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For an application we are considering pulsing a current through a conductor.

The conductor have an ampacity rating of 12.5A for continuous operation.

During the pulse we get currents around 25A and are therefore limiting the on-time to <50% of the period giving us a mean current of 12.5A.

Is this reasoning correct?

Edit:

Period = 1 second

Size AWG kcmil: 14

Material: Copper

Temperature rating of conductor @ 90C = 25A

Number of current carrying conductors = 10-20 => Percent of values adjusted for ambient temperature = 50% => 12.5A

Shape of pulse is rectangular

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  • \$\begingroup\$ Can you provide the data sheet or part number for the cable? There doesn't seem to be enough information to confidently answer the question. \$\endgroup\$ Commented Aug 21, 2013 at 8:17
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    \$\begingroup\$ It's also worth mentioning the time period of the pulses. \$\endgroup\$
    – PeterJ
    Commented Aug 21, 2013 at 8:49
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    \$\begingroup\$ And the shape of the pulses. \$\endgroup\$ Commented Aug 21, 2013 at 11:23
  • \$\begingroup\$ And what kind of switching period we're talking about. There's a big heating difference between millisecond pulses and ten minute pulses! \$\endgroup\$ Commented Aug 21, 2013 at 11:33
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    \$\begingroup\$ Not posting as an answer as I don't have one, but both the existing answers raise red flags to my mind: Surge power averaging out equally isn't a good measure, as temperature rise is affected by heat dissipation rate (surface area, insulation, cross-section, other factors). Also, current alone isn't a good measure (RMS or any other method), since at one point a given metal will melt or vaporize if sufficient heat is generated within the active part of the duty cycle - The conductor metal is not specified, and that's a factor. There are way too many factors to allow a definitive answer. \$\endgroup\$ Commented Aug 21, 2013 at 11:45

2 Answers 2

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This is a question of resistive heating, so it's about RMS, not average current. You need to maintain an RMS current of 12.5 amps. That depends on the shape of the pulses and the duty cycle. If we assume your pulses are perfectly rectangular:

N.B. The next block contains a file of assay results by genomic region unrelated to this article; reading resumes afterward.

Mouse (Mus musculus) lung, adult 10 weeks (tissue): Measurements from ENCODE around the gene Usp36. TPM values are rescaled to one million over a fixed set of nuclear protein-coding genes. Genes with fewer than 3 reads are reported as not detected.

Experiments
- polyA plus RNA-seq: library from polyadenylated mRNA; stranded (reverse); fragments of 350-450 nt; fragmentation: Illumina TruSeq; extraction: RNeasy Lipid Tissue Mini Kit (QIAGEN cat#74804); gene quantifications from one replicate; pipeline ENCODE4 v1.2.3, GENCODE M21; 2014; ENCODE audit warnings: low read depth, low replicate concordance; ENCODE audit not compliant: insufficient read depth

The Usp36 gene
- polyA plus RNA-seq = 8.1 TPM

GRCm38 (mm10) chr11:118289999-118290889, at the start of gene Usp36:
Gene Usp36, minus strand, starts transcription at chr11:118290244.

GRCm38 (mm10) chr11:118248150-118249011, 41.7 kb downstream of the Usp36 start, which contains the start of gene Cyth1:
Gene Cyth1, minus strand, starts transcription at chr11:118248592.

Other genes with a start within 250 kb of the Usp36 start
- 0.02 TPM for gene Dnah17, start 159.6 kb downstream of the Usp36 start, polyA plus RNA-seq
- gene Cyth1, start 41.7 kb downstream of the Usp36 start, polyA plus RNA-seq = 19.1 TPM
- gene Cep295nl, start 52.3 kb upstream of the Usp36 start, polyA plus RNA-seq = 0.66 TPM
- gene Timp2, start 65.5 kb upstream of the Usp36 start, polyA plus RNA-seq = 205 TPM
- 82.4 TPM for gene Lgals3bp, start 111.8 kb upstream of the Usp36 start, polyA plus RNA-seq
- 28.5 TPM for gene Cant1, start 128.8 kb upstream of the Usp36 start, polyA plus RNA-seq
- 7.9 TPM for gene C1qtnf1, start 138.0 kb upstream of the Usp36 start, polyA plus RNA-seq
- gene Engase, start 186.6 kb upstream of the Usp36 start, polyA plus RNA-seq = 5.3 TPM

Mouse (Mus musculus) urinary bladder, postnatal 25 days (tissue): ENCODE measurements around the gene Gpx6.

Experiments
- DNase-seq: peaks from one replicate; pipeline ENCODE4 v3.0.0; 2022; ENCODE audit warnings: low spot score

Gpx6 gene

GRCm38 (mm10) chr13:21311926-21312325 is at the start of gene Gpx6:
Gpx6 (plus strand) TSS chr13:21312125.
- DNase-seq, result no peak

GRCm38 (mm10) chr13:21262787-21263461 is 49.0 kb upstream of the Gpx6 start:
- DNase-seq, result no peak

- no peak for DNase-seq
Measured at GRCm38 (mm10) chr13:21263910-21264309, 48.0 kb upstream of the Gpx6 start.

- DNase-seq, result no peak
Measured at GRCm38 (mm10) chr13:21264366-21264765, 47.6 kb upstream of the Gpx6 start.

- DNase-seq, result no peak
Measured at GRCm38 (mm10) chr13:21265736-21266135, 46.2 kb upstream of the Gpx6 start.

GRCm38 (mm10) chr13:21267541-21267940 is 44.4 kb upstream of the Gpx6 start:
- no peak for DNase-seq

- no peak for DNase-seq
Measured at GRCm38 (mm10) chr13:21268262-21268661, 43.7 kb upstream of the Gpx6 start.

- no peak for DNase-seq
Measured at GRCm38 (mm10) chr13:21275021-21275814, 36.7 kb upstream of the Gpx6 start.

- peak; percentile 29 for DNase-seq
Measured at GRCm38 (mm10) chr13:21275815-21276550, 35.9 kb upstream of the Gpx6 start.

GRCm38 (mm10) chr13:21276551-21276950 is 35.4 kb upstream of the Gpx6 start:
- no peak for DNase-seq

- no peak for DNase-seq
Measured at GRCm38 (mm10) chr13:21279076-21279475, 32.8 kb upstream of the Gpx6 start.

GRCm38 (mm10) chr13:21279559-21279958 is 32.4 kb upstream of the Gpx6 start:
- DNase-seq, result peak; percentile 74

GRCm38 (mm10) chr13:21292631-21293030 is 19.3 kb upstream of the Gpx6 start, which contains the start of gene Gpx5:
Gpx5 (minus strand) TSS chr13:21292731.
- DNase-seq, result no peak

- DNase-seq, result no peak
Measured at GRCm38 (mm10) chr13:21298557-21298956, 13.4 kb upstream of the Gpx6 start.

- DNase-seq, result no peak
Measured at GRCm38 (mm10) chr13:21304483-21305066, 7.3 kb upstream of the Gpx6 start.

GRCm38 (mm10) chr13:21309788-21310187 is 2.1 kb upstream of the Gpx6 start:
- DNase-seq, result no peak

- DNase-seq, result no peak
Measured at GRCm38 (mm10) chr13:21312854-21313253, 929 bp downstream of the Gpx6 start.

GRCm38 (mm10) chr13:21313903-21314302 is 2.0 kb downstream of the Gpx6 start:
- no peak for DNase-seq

$$ I_{RMS}=I_{PK}\sqrt{D} $$

Plug in 12.5A RMS and 25A peak, and your duty cycle is .25.

Now, this is only really useful if your pulses are short and close together. If you're on for ten minutes, off for thirty, you may have a 12.5A RMS, but it's an RMS over a much longer period than the thermal time constant of the wire.

The thermal time constant of the wire will be on the order of 30 minutes to a few hours. Welders use a 10 minute cycle for "short enough to use RMS".

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    \$\begingroup\$ "Perfectly rectangular" pulses have infinite energy and would annihilate the universe. \$\endgroup\$ Commented Aug 22, 2013 at 8:11
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    \$\begingroup\$ Ha! That's funny. Reminds me of that Batman comic where Batman drives off a tiger by generating a sound at 20,000 dB. (Yes, dB.) It would indeed drive off the tiger. All the tigers. Everywhere. \$\endgroup\$ Commented Aug 22, 2013 at 10:18
  • \$\begingroup\$ If 340 dB is the equivalent of a 14 gigaton bomb, 20,000dB is probably enough to vaporize most of the galaxy. makeitlouder.com/Decibel%20Level%20Chart.txt \$\endgroup\$ Commented Aug 22, 2013 at 10:42
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No, it's not correct. The power is proportional to the square of the current, so doubling the current will lead to 4 times the power. You'll have to limit the duty cycle to 25%.

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    \$\begingroup\$ I don't trust this. Deriving the max continuous power from the max continuous current can not tell you the max surge current and duty cycle for said current... \$\endgroup\$ Commented Aug 21, 2013 at 8:13

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